In fact, growing up, Collins-McCarthy was a middling club-level amateur player with more self-confidence than raw talent. His father Patrick McCarthy was a technician in RTE, and his sister a promising ballerina. In his teens, having failed to impress most of the coaches who dealt with him in Dublin, he was sent to train at the tennis academy in Florida run by Nick Bollettieri - who had in his time trained legends of the sport like Jim Courier, Andre Agassi and Monica Seles. The Academy is owned by International Management Group (IMG) which allows promising juniors to train for free. Despite the narrative on his website (which insists that he "consistently earned a place in the Elite Professional Touring Group with players such as Petr Korda, Nicolás Massú, Paul-Henri Mathieu" - all of whom were ranked in the world's top 20 at one time), Collins-McCarthy was in fact a paying guest at the academy, rather than a scholarship student.
By the time he returned to Ireland, he had an American-tinged accent and a selection of far-fetched anecdotes from his time at the academy. He had improved his game but not to the level where he ever represented county or country. He was trained at Riverview (now David Lloyd) tennis club in Clonskeagh by Ulli Nganga, a former top junior from England, and with Nganga's encouragement and his father's money behind him, Collins-McCarthy decided he would launch a career as a professional (a move described to me by one coach who dealt with him as "akin to a local league player trying out for Manchester United").
He travelled the globe and fought hard but unsurprisingly failed to win a set of tennis anywhere. Eventually he decided that rather than attempting to become a professional tennis player he would instead do the next best thing and become a promoter. In late 2001, Nganga and Collins-McCarthy met at a Dublin pub and discussed an idea to stage a huge tennis exhibition and fashion event in Dublin, bringing some of the top international players and models to town and hopefully securing the involvement of a big pop act. "It sounded like a fantastic idea," Nganga would ruefully remember, "and he just really believed in it. His enthusiasm for the whole thing was infectious." They set up a company called Proprietory Management, which had its HQ beside a run down bicycle shop in Booterstown.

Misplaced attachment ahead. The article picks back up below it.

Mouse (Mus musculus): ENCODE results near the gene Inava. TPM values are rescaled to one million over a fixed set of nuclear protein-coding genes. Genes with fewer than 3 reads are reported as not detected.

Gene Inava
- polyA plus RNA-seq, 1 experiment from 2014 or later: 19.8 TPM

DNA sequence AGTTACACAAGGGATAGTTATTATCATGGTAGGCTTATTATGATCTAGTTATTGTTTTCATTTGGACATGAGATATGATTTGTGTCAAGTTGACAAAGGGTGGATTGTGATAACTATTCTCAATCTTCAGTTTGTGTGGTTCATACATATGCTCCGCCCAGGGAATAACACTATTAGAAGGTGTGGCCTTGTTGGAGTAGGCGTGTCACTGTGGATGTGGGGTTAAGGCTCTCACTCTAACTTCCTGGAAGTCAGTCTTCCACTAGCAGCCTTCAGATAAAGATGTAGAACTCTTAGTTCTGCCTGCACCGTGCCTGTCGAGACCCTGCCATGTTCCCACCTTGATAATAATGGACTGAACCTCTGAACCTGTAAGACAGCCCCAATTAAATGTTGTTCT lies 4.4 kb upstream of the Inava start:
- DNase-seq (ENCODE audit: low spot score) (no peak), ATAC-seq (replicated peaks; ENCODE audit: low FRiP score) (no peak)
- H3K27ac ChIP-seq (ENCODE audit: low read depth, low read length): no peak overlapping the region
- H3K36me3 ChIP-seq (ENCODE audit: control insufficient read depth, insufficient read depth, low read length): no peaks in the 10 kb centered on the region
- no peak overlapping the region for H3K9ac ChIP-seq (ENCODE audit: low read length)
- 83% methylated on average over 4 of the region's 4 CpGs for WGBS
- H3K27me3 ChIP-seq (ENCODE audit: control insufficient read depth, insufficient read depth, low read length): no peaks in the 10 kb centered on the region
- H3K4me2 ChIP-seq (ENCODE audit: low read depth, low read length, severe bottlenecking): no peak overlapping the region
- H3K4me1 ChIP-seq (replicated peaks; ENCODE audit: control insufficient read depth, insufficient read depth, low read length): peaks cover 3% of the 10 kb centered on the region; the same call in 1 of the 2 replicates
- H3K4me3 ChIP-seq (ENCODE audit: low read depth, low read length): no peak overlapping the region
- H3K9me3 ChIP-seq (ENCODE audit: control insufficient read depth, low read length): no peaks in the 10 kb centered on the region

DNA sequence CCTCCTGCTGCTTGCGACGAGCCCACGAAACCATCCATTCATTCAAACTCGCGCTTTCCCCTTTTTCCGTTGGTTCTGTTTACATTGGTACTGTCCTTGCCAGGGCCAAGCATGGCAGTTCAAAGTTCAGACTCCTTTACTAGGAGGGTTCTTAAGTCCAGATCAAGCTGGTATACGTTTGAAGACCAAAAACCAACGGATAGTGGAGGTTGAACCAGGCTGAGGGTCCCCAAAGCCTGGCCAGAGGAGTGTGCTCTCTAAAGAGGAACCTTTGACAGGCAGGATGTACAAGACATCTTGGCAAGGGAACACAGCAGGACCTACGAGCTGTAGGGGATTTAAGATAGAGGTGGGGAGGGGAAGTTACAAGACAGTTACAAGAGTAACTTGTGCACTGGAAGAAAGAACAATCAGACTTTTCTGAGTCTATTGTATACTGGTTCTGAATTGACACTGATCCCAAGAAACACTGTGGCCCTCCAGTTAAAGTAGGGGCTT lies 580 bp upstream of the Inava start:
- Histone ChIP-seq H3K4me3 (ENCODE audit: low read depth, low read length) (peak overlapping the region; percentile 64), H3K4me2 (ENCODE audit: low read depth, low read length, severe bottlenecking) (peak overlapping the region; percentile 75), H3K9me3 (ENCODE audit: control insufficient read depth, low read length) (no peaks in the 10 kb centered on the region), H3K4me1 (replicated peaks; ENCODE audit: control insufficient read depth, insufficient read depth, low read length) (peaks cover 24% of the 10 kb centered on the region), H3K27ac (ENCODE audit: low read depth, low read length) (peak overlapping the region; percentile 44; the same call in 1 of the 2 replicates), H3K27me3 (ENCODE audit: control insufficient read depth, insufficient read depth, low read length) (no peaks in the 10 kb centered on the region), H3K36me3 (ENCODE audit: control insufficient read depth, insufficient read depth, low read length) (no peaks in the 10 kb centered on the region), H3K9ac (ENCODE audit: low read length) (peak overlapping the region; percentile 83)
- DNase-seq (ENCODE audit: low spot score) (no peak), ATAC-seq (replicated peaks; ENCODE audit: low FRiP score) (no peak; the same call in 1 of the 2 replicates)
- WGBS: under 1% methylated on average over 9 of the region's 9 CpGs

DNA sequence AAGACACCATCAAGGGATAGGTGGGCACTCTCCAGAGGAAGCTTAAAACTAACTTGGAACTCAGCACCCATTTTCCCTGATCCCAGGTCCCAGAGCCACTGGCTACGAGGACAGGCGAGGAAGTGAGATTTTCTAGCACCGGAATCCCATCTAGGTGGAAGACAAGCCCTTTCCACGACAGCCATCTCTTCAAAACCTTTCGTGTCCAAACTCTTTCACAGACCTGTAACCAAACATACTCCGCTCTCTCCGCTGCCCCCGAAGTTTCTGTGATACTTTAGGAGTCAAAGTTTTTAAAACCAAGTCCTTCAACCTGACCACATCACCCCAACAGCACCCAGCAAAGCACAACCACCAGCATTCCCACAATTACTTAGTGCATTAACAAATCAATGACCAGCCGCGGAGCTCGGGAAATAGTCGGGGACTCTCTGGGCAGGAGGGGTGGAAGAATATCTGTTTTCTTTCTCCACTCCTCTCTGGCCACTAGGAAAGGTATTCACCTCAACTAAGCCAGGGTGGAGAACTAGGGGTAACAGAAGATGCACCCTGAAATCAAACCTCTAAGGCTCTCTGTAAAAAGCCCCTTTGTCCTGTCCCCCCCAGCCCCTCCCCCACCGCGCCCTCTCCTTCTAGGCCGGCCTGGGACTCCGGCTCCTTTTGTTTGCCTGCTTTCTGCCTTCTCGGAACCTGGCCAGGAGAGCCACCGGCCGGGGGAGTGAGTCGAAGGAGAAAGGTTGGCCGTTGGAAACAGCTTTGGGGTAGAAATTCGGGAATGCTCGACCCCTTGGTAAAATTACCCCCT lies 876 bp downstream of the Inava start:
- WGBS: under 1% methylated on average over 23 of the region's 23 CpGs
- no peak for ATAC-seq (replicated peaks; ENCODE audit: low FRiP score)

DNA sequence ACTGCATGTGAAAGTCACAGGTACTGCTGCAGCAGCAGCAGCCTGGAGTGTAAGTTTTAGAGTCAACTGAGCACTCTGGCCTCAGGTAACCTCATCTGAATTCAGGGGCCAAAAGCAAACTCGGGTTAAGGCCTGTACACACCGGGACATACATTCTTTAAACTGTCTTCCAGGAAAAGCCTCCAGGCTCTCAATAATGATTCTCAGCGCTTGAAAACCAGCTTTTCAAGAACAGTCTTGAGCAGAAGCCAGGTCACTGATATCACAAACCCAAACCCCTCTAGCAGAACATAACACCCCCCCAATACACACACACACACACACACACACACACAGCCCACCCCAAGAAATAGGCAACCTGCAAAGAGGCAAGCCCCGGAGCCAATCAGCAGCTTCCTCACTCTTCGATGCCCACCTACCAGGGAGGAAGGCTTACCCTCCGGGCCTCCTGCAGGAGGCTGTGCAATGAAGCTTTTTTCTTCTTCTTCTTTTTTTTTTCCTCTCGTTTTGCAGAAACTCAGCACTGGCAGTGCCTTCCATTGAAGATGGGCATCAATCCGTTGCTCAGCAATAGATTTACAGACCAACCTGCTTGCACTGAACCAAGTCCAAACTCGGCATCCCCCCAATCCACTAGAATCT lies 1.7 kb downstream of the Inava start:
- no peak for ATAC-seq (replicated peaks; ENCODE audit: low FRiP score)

The concept, everyone agreed, was brilliant and timely. Women's tennis had hugely increased in popularity in the late nineties and photogenic stars like Martina Hingis and The Williams sisters were dubbed "the spice girls" of the sport. They graced the covers of lads' mags, took acting roles in films and music videos and attended the MTV awards. By the time Anna Kournikova received the request to come to Dublin, a place she had never visited, she was the most Googled human being on the planet.
In order to secure the involvement of the tennis stars, Collins-McCarthy had to deal with a number of bodies, including the Women's Tennis Association (WTA), Tennis Ireland and IMG, which represented the players. In negotiations with the players' agents, he offered what then senior WTA official and fellow Irishman John Dolan called "unheard of" sums if the players would come to Dublin. The money would be partly put up by Collins-McCarthy's father and by Norman Hewson, the father of his then--girlfriend and the brother of Bono. One of the agents would later say that Collins-McCarthy's failure to negotiate the appearance fees was the one tiny clue which made him think that something might be up. When the Irishman secured the involvement of Jodie Kidd and Naomi Campbell for the fashion show leg of the event, however, it seemed like it was destined to be a sure-fire success.